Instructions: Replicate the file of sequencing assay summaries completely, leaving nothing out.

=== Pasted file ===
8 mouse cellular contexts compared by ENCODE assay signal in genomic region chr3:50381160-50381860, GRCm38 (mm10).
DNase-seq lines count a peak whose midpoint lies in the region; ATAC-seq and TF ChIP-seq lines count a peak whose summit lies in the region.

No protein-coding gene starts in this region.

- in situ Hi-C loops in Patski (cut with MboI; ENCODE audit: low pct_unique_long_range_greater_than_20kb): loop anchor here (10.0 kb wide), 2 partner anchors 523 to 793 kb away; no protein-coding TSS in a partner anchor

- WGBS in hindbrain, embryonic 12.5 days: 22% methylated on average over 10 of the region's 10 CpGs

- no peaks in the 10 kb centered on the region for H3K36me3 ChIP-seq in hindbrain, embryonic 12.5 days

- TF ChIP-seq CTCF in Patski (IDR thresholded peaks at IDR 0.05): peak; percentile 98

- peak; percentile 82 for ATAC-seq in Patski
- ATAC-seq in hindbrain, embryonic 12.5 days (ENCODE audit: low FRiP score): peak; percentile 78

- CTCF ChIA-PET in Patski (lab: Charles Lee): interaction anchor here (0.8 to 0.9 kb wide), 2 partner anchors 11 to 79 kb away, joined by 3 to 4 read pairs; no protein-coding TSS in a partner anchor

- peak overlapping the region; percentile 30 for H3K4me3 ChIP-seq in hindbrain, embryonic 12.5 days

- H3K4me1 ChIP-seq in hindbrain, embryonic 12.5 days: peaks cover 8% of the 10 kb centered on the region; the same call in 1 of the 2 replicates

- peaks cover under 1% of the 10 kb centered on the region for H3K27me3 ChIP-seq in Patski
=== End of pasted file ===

8 mouse cellular contexts compared by ENCODE assay signal in genomic region chr3:50381160-50381860, GRCm38 (mm10).
DNase-seq lines count a peak whose midpoint lies in the region; ATAC-seq and TF ChIP-seq lines count a peak whose summit lies in the region.

No protein-coding gene starts in this region.

- in situ Hi-C loops in Patski (cut with MboI; ENCODE audit: low pct_unique_long_range_greater_than_20kb): loop anchor here (10.0 kb wide), 2 partner anchors 523 to 793 kb away; no protein-coding TSS in a partner anchor

- WGBS in hindbrain, embryonic 12.5 days: 22% methylated on average over 10 of the region's 10 CpGs

- no peaks in the 10 kb centered on the region for H3K36me3 ChIP-seq in hindbrain, embryonic 12.5 days

- TF ChIP-seq CTCF in Patski (IDR thresholded peaks at IDR 0.05): peak; percentile 98

- peak; percentile 82 for ATAC-seq in Patski
- ATAC-seq in hindbrain, embryonic 12.5 days (ENCODE audit: low FRiP score): peak; percentile 78

- CTCF ChIA-PET in Patski (lab: Charles Lee): interaction anchor here (0.8 to 0.9 kb wide), 2 partner anchors 11 to 79 kb away, joined by 3 to 4 read pairs; no protein-coding TSS in a partner anchor

- peak overlapping the region; percentile 30 for H3K4me3 ChIP-seq in hindbrain, embryonic 12.5 days

- H3K4me1 ChIP-seq in hindbrain, embryonic 12.5 days: peaks cover 8% of the 10 kb centered on the region; the same call in 1 of the 2 replicates

- peaks cover under 1% of the 10 kb centered on the region for H3K27me3 ChIP-seq in Patski